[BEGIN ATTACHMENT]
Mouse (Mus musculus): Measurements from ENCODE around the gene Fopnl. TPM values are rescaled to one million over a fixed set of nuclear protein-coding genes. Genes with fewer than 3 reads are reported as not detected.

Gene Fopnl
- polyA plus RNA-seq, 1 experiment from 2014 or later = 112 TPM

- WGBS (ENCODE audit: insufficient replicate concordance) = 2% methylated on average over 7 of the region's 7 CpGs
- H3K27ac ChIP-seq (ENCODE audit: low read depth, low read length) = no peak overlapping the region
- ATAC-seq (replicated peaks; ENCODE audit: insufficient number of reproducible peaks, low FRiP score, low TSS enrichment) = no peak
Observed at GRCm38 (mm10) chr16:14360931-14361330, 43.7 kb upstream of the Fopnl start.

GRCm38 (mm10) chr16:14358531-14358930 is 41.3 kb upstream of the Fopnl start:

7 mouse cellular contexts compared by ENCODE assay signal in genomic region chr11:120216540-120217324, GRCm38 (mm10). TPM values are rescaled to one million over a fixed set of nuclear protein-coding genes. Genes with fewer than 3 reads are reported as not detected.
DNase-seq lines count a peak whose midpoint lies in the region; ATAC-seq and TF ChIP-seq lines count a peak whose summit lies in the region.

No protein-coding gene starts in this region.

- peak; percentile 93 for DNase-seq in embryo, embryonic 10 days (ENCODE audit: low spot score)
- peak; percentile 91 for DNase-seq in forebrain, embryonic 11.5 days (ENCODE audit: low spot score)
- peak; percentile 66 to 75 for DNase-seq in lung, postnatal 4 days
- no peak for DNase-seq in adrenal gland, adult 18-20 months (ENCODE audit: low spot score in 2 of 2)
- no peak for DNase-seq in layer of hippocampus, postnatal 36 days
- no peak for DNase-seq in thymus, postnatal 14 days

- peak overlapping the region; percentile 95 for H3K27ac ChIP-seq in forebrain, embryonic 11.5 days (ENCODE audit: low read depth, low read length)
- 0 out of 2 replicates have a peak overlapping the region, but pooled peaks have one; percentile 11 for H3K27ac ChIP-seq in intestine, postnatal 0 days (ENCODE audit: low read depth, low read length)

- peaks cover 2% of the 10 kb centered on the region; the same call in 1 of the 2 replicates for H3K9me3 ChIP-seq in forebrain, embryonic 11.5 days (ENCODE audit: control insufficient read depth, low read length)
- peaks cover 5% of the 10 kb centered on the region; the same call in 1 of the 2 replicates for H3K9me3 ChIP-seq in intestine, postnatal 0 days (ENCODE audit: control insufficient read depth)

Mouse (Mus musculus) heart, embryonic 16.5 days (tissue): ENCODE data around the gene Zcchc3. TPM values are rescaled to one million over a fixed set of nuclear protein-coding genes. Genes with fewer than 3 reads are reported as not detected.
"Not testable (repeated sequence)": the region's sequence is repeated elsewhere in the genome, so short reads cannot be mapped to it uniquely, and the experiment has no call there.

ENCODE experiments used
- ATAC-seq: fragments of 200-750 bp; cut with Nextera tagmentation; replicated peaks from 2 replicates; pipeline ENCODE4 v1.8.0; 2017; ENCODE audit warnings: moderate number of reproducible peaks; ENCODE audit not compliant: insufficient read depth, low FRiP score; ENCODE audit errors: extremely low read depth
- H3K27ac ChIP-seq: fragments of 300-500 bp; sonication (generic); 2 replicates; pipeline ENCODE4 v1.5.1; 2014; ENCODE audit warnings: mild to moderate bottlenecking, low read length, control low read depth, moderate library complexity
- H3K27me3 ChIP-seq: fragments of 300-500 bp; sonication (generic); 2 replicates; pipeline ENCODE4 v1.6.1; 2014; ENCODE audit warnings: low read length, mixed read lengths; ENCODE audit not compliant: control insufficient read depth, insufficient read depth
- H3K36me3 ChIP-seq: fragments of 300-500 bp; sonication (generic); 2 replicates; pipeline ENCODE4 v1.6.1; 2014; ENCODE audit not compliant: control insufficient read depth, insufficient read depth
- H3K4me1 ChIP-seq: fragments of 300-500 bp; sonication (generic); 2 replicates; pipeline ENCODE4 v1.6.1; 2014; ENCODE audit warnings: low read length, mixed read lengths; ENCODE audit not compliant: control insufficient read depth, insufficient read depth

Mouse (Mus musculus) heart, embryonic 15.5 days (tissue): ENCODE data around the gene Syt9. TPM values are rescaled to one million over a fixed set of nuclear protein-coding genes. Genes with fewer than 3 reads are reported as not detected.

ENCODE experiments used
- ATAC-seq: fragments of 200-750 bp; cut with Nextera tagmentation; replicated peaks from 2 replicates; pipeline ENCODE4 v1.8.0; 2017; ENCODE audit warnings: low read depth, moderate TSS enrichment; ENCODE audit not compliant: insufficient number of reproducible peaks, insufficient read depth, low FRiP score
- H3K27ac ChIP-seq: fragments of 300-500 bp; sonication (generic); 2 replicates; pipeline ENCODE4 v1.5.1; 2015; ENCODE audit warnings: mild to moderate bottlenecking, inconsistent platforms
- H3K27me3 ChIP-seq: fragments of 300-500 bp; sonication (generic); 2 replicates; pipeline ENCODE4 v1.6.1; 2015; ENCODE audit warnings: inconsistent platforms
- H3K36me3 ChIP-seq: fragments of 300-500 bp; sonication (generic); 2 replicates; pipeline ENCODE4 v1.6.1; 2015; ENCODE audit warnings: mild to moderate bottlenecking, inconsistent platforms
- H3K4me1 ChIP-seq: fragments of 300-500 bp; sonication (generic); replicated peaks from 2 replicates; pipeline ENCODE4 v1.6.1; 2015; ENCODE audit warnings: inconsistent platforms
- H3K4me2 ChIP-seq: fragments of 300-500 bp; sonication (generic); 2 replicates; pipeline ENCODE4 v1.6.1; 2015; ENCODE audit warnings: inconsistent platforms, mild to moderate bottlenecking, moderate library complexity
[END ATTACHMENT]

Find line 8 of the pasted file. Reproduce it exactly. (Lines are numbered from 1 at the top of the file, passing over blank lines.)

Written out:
GRCm38 (mm10) chr16:14358531-14358930 is 41.3 kb upstream of the Fopnl start: